• Sentiment detection: A subfield of AI and computer vision that seeks to understand the tone of a given text. This may include determining whether a text has a positive, negative, or neutral opinion, or whether it contains a certain emotional state (e.g. “sad,” “angry,” or “happy”).
  • Strong AI: A synonym for artificial general intelligence (AGI). “Strong AI” refers to a theoretical AI model that could duplicate or even surpass human capability across a wide spectrum of activities, serving as a machine “brain.”
  • Structured data: Data that adheres to a known, predefined schema, making it easier to query and analyze. Examples of structured data include student records (with fields such as name, class year, GPA, etc.), and daily stock prices.
  • Supervised learning: A subfield of machine learning that uses both input data and the expected output labels during the training process. In this way, the computer can easily identify and correct its mistakes.
  • Synthetic data: Realistic but computer-generated image data that can be used to increase the size of your datasets during AI training. Using a 3D model and its associated texture, synthetic data (and the corresponding annotations or bounding boxes) can be generated with a wide variety of poses, viewpoints, backgrounds, and lighting conditions.Synthetic data for AI
  • Tagging: The process of labeling the input data with a single tag in preparation for AI training. Tagging is similar to annotation, but uses only a single label for each piece of input data. For example, if you want to perform image recognition for different dog breeds, your tags may be “golden retriever,” “bulldog,” etc.
  • Transfer learning: A machine learning technique that reuses a model trained for one problem on a different but related problem, shortening the training process. For example, transfer learning could apply a model trained to recognize car makes and models to identify trucks instead.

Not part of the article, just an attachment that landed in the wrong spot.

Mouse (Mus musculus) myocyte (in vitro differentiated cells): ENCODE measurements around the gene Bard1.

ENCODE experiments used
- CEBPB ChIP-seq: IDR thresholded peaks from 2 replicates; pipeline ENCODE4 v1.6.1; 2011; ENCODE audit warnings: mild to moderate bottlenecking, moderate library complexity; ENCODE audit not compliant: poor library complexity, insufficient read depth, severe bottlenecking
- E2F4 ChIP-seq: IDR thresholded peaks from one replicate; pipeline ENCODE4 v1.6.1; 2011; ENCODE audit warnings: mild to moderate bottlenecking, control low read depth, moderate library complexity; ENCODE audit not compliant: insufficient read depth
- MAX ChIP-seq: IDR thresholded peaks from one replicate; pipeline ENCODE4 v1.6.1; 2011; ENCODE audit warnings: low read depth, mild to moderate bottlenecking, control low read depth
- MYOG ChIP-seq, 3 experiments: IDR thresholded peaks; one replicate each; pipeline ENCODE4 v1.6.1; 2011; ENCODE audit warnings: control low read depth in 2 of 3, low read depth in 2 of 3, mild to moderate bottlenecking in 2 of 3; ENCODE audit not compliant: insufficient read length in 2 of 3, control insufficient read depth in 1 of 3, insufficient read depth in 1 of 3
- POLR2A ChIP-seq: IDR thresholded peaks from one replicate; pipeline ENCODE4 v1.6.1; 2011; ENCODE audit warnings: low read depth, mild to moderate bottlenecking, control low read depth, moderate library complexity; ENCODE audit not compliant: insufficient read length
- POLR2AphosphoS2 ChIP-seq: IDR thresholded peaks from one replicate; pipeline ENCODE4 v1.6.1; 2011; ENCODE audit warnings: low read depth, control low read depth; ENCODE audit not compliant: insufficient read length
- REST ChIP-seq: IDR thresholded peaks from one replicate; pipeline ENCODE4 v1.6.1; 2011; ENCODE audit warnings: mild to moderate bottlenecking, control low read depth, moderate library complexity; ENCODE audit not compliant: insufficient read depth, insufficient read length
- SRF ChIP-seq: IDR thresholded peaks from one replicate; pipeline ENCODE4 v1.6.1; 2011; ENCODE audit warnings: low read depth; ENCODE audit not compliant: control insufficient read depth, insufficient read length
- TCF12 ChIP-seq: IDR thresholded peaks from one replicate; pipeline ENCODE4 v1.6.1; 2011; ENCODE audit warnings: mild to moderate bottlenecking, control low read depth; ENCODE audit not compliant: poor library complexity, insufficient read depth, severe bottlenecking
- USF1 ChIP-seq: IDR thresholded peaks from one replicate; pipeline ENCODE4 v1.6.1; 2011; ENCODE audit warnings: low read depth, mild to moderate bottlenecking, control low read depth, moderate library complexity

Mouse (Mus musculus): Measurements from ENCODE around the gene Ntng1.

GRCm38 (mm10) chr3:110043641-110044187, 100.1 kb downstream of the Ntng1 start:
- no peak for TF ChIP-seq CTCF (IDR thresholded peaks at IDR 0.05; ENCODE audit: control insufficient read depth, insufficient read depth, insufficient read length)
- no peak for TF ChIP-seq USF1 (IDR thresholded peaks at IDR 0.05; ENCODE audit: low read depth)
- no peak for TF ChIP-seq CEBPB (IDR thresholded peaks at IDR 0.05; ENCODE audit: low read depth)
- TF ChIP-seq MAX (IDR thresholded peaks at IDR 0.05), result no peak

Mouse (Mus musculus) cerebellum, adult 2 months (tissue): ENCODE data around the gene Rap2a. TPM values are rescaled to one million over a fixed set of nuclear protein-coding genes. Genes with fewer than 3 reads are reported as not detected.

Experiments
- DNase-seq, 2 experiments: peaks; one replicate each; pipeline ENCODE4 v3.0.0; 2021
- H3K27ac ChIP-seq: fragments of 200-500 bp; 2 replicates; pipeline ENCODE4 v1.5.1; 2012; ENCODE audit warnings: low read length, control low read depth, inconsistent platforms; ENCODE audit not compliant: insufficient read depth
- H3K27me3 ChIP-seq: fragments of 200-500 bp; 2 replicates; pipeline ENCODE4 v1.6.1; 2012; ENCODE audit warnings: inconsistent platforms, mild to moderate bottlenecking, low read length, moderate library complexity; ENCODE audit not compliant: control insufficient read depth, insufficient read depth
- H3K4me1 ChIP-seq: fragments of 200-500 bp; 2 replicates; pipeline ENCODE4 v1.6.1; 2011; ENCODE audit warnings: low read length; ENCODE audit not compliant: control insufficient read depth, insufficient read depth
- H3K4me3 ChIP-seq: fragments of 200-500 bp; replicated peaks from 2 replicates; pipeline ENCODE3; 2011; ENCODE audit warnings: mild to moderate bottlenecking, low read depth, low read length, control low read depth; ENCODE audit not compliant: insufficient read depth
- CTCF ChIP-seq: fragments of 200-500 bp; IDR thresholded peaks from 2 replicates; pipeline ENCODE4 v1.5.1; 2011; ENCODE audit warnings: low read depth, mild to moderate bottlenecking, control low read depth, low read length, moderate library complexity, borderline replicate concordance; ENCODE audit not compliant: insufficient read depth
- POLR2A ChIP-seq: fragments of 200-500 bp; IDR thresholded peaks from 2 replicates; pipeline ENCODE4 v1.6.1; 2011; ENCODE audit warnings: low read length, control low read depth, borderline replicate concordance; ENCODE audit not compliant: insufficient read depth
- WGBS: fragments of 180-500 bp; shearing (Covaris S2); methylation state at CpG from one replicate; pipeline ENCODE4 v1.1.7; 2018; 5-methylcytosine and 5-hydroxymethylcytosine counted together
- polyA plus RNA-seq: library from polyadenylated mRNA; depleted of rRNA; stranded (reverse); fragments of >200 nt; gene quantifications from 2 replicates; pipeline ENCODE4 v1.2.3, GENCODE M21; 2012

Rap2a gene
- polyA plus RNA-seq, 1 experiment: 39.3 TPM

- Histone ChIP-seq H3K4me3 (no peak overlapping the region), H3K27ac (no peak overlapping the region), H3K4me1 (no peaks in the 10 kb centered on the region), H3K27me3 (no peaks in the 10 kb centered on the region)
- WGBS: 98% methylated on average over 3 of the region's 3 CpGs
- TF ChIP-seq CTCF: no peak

• Turing test: A metric proposed by Alan Turing for assessing a machine’s “intelligence” by testing whether it can convince a human questioner that it is a person and not a computer.
  • Unstructured data: Data that does not adhere to a predefined schema, making it more flexible but harder to analyze. Examples of unstructured data include text, images, and videos.
  • Unsupervised learning: A subfield of machine learning that provides only input data, but not the expected output, during the training process. This requires the computer to identify hidden patterns and construct its own model of the data.
  • Video analytics: The use of AI and computer vision to automatically analyze the contents of a video. This may include facial recognition, motion detection, and/or object detection. Video analytics is widely used in industries such as security, construction, retail, and healthcare, for applications from loss prevention to health and safety.
  • Visual AI :The use of artificial intelligence to interpret visual data (i.e. images and videos), roughly synonymous with computer vision.
  • Weak AI: A synonym for artificial narrow intelligence (ANI). “Weak AI” refers to an AI model that focuses on equaling or surpassing human performance on a particular task or set of tasks, with an intentionally limited scope.